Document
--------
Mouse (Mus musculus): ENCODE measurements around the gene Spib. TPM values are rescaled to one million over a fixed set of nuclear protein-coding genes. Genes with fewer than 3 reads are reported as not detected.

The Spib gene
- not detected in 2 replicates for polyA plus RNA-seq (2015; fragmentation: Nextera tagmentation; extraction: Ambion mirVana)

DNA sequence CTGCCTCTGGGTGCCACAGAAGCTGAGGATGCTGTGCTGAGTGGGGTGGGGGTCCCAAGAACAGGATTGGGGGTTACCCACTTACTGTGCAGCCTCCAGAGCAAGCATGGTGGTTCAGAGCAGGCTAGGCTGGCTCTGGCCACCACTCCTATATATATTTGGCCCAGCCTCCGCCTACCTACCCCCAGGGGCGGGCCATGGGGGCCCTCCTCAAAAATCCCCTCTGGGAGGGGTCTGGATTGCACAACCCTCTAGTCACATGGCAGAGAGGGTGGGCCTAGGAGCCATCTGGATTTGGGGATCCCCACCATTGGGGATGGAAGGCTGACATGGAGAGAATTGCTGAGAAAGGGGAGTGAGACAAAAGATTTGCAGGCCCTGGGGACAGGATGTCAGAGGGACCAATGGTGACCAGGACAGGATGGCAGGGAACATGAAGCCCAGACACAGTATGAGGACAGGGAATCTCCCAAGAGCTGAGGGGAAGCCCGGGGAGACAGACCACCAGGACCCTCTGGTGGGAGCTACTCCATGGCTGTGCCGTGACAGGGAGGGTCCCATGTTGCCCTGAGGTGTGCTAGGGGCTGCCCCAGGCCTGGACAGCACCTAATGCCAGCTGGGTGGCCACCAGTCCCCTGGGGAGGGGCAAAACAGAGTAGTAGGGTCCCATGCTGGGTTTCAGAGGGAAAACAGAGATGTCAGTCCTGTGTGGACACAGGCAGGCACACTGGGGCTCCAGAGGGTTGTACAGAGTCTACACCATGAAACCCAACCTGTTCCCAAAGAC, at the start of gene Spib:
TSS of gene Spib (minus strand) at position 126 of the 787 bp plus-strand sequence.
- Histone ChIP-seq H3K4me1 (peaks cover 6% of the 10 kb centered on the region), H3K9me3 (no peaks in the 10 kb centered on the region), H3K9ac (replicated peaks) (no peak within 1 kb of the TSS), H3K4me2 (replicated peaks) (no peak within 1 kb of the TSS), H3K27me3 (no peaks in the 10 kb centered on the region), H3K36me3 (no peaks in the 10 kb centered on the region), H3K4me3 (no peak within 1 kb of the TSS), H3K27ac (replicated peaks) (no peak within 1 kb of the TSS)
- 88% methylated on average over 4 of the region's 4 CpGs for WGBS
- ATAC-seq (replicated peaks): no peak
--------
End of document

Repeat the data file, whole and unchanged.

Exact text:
Mouse (Mus musculus): ENCODE measurements around the gene Spib. TPM values are rescaled to one million over a fixed set of nuclear protein-coding genes. Genes with fewer than 3 reads are reported as not detected.

The Spib gene
- not detected in 2 replicates for polyA plus RNA-seq (2015; fragmentation: Nextera tagmentation; extraction: Ambion mirVana)

DNA sequence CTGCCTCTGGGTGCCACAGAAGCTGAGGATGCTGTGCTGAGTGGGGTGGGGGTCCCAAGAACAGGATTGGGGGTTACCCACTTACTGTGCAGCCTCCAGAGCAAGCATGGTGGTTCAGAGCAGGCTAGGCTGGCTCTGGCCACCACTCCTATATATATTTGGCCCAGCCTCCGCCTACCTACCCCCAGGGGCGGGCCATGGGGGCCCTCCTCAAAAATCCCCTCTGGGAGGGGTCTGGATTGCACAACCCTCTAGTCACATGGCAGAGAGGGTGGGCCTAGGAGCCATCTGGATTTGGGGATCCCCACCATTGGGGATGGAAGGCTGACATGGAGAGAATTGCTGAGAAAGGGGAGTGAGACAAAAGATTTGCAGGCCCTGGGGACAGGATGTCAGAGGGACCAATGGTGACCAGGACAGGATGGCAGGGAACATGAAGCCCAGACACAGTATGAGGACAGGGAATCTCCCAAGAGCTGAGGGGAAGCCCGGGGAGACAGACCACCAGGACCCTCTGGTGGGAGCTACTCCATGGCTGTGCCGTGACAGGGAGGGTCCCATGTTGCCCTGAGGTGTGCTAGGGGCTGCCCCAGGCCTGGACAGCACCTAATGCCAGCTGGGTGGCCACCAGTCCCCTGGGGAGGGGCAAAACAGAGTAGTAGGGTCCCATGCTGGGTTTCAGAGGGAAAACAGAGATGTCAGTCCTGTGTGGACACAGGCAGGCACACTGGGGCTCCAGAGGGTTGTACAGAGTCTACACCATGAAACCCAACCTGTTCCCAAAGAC, at the start of gene Spib:
TSS of gene Spib (minus strand) at position 126 of the 787 bp plus-strand sequence.
- Histone ChIP-seq H3K4me1 (peaks cover 6% of the 10 kb centered on the region), H3K9me3 (no peaks in the 10 kb centered on the region), H3K9ac (replicated peaks) (no peak within 1 kb of the TSS), H3K4me2 (replicated peaks) (no peak within 1 kb of the TSS), H3K27me3 (no peaks in the 10 kb centered on the region), H3K36me3 (no peaks in the 10 kb centered on the region), H3K4me3 (no peak within 1 kb of the TSS), H3K27ac (replicated peaks) (no peak within 1 kb of the TSS)
- 88% methylated on average over 4 of the region's 4 CpGs for WGBS
- ATAC-seq (replicated peaks): no peak